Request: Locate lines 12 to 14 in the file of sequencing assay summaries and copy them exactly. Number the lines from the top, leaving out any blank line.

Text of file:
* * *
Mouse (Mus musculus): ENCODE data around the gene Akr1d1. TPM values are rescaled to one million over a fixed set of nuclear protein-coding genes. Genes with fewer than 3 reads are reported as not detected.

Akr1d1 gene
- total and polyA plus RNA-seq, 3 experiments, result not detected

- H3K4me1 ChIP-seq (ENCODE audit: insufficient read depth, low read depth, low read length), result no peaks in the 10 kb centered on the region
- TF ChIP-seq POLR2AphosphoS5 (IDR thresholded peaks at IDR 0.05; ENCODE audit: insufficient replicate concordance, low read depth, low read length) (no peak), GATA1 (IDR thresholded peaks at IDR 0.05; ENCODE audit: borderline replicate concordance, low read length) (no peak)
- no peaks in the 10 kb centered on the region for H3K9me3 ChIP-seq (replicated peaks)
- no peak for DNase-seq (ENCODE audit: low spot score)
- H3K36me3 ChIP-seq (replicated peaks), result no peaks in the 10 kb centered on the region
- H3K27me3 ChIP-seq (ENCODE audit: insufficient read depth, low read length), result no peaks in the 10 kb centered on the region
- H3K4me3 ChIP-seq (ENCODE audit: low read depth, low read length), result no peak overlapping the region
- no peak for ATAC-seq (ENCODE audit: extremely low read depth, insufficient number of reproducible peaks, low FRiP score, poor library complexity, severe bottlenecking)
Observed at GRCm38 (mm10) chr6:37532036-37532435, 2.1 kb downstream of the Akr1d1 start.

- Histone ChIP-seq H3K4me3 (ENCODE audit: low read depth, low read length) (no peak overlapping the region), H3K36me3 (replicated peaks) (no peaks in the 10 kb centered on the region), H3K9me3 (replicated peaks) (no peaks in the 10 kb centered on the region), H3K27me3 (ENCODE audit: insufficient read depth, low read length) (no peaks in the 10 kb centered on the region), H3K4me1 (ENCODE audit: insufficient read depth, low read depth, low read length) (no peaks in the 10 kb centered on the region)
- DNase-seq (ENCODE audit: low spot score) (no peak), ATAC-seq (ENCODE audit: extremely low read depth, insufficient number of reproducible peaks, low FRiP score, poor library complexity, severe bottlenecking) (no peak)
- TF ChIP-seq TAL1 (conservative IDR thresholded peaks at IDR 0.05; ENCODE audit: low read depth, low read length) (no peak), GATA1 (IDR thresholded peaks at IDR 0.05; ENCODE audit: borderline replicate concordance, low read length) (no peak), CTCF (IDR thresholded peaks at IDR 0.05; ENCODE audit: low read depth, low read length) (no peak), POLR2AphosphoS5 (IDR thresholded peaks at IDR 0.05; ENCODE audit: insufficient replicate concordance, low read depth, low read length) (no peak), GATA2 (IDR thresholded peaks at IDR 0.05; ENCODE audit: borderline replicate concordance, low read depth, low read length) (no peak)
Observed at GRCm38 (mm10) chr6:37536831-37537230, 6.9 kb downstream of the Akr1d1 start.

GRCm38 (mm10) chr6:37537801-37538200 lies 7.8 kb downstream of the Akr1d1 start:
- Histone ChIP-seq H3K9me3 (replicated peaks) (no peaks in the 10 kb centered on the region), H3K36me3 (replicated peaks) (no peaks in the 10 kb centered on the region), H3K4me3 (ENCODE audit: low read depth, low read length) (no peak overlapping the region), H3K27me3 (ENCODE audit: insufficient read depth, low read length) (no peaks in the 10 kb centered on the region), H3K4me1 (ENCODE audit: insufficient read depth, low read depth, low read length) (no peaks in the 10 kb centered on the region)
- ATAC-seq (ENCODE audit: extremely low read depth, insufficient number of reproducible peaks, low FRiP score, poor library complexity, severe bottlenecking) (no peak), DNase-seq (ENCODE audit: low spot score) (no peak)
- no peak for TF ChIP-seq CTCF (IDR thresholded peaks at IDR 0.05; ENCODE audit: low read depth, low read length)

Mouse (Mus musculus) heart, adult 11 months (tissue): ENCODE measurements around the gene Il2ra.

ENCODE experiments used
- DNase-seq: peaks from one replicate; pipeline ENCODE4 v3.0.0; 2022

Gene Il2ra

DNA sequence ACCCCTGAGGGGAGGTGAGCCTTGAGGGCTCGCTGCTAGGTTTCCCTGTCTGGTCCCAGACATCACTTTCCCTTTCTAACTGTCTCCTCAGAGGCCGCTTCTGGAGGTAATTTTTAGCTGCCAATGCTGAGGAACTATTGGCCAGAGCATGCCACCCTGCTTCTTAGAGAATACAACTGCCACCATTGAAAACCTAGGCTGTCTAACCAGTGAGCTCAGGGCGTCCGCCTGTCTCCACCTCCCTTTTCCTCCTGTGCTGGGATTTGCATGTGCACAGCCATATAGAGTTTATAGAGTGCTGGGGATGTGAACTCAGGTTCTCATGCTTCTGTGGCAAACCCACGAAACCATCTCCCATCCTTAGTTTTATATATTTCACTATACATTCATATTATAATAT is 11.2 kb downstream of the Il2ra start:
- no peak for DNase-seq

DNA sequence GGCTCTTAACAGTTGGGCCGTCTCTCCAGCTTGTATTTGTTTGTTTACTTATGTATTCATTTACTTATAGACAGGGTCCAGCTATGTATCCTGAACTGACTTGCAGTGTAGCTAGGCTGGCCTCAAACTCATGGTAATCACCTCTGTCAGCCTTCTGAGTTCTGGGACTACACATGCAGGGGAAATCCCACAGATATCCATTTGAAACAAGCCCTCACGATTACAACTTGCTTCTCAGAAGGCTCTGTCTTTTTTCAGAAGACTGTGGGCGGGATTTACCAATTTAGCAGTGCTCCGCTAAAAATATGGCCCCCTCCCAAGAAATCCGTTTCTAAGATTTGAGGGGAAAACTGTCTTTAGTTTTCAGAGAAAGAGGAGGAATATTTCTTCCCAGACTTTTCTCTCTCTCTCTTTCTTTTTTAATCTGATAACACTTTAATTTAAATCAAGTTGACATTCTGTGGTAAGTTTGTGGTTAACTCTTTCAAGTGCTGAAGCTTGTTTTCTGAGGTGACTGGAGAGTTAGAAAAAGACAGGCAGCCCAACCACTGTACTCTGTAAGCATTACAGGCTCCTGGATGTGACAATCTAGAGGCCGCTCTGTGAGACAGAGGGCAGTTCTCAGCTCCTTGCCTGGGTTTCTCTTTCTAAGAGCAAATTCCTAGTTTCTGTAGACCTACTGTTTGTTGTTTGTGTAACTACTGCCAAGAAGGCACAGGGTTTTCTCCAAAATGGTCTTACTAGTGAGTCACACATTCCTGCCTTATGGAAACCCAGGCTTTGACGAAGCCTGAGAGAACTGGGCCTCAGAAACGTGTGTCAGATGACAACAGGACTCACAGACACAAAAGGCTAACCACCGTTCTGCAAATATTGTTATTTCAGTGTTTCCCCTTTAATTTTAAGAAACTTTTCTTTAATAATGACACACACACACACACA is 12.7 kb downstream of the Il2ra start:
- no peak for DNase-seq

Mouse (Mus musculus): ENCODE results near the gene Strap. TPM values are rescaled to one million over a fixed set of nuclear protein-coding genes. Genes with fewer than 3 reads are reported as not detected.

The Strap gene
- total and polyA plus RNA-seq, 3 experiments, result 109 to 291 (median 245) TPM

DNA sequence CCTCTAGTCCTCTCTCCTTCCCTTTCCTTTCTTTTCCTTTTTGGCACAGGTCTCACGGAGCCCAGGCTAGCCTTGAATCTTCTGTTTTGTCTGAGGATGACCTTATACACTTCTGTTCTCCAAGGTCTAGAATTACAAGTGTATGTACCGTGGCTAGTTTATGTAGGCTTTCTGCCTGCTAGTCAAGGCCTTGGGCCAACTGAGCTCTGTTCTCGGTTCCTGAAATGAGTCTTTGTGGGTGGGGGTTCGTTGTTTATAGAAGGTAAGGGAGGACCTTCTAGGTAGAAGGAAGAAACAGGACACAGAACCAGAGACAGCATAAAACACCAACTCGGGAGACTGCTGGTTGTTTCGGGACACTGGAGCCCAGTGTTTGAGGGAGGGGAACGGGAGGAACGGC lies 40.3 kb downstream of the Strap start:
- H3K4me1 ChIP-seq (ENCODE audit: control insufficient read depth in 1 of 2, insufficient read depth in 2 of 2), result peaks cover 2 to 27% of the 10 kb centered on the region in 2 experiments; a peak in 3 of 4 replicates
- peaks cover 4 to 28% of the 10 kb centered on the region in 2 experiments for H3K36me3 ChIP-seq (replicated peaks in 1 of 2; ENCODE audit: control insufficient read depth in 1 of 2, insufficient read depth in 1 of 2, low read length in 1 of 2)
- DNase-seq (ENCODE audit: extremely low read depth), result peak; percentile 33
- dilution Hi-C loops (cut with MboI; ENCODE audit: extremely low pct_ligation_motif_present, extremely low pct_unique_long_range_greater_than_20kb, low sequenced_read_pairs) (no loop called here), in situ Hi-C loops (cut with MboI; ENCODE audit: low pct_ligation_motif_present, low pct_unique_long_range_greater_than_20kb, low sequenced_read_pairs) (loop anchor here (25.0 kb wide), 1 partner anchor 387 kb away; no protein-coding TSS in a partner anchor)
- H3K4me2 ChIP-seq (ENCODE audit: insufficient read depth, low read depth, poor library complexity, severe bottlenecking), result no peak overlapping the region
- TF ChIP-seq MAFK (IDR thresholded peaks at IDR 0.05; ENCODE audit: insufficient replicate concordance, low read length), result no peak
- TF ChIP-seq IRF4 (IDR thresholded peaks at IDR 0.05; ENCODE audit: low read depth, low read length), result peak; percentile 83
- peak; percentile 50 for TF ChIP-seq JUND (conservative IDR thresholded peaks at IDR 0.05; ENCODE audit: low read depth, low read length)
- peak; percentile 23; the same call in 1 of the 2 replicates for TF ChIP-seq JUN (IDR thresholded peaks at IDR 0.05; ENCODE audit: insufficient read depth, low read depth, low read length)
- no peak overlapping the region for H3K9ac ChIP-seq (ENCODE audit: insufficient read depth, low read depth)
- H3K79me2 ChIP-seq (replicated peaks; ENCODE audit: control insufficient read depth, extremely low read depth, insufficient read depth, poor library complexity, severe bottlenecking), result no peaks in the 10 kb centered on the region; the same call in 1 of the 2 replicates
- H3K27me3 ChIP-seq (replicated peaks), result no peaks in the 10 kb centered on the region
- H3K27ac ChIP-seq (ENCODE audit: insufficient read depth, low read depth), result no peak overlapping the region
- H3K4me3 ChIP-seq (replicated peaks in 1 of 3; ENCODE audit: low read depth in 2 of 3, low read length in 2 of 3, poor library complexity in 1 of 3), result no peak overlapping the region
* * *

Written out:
Observed at GRCm38 (mm10) chr6:37532036-37532435, 2.1 kb downstream of the Akr1d1 start.

- Histone ChIP-seq H3K4me3 (ENCODE audit: low read depth, low read length) (no peak overlapping the region), H3K36me3 (replicated peaks) (no peaks in the 10 kb centered on the region), H3K9me3 (replicated peaks) (no peaks in the 10 kb centered on the region), H3K27me3 (ENCODE audit: insufficient read depth, low read length) (no peaks in the 10 kb centered on the region), H3K4me1 (ENCODE audit: insufficient read depth, low read depth, low read length) (no peaks in the 10 kb centered on the region)
- DNase-seq (ENCODE audit: low spot score) (no peak), ATAC-seq (ENCODE audit: extremely low read depth, insufficient number of reproducible peaks, low FRiP score, poor library complexity, severe bottlenecking) (no peak)